I note Sajid Javid is 10/1 Next Con Leader with Betfair Sportsbook (and also Betfred). This won't last. Especially now I've told you lot.

    I also note he's 14/1 Next PM with William Hill. Ditto.

    Ahead of him in Hills market are

    Corbyn @ 7-2 : Possibly but 7-2 is far far too short.
    Mogg @ 9-2 : LOL - Deep red on Betfair for me.
    Gove @11-2 : Possible, but too short
    Johnson @ 12-1 : Looks long enough, but a value trap
    Leadsom @ 14-1 : Hahaha
    Hunt @ 16-1 : A fair price but not in one of the big 4 offices..
    Williamson 20-1 : Who is backing him ?!?!?!
    Davidson 25-1 : Wishful thinking.
    Hammond 33-1 : OK (But 33-1 seems fair)
    Cleverly 40-1 : Well liked by Tories but not experienced enough to go for the top job
    Thornberry 40-1 : Any Labour person other than Corbyn should probably be automatically over 100-1 here as the Labour leadership is open post Corbyn.
    Rudd 40-1 : Joined the no hoper list as soon as she lost the Home Sec job tbh.
    Davis 40-1 : If Brexit goes well (No laughing at the back), May gets the glory. If Brexit goes badly, Davis carries the can..
    Tugendhat 50-1 : Into the realm of AN Other Tory here, there's alot of them and if you give the big jobs a certain % of the market; Labour another smaller slice then 50-1 is actually looking quite a large slice of the rags pie you have left
    Patel 50-1 : Again - Into the realm of AN Other Tory here, there's alot of them and if you give the big jobs a certain % of the market; Labour another smaller slice then 50-1 is actually looking quite a large slice of the rags pie you have left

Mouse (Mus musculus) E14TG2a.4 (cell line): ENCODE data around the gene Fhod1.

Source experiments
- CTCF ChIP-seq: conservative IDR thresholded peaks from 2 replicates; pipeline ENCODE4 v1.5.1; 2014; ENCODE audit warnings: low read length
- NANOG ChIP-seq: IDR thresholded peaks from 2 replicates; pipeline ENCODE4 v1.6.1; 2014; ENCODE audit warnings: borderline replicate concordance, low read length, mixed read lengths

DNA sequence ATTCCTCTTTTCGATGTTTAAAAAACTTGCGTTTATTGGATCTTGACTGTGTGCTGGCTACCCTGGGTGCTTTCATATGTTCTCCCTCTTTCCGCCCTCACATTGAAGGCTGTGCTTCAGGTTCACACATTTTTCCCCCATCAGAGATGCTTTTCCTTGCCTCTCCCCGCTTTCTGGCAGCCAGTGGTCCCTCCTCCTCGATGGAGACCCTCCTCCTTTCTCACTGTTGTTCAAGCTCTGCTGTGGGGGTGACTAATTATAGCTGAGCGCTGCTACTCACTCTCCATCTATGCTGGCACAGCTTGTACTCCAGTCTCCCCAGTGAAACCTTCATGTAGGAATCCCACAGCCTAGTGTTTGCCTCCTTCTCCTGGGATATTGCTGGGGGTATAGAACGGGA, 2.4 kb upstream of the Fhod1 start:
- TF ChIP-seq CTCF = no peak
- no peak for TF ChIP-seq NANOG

Sadiq Khan 80-1 : Huge amount of unlikely scenarios here
    Tom Watson 80-1 : 1000-1 more like.
    McDonnell 80-1: He might do it, personally I'm asking for another 0 onto the price on Betfair.
    Farage 250-1 : A lay at any price, red on Betfair for me.


    Good summary
  • PClippPClipp Posts: 1,543

    PClipp said:

    surby said:

    surby said:

    It's ironic that many of those who most vociferously say that Theresa May should stand up to über-Brexiteer bullies in her party are precisely those who voted to deny her the parliamentary numbers to do so.

    So the people are at fault ?
    Yes, of course, they gave her a near-impossible task and then they made it even more impossible. Votes have consequences, you know.
    If given the opportunity, the people could change their collective mind - now that they know what the original "wish" actually means.
    Unfortunately the option of going back to Cameron and Osborne, and remaining in the EU under the excellent terms negotiated, is no longer available. Hell, even the option of going back to Ed Miliband has vanished. We are where we are.
    What are these "excellent terms negotiated", Mr Navabi? I think we should be told.
    We were.
    There now! It quite passed me by..... Did the Conservative leadership fight for Remain on those terms? I feel sure I would have noticed i they had.......
  • BenpointerBenpointer Posts: 3,407
    Scott_P said: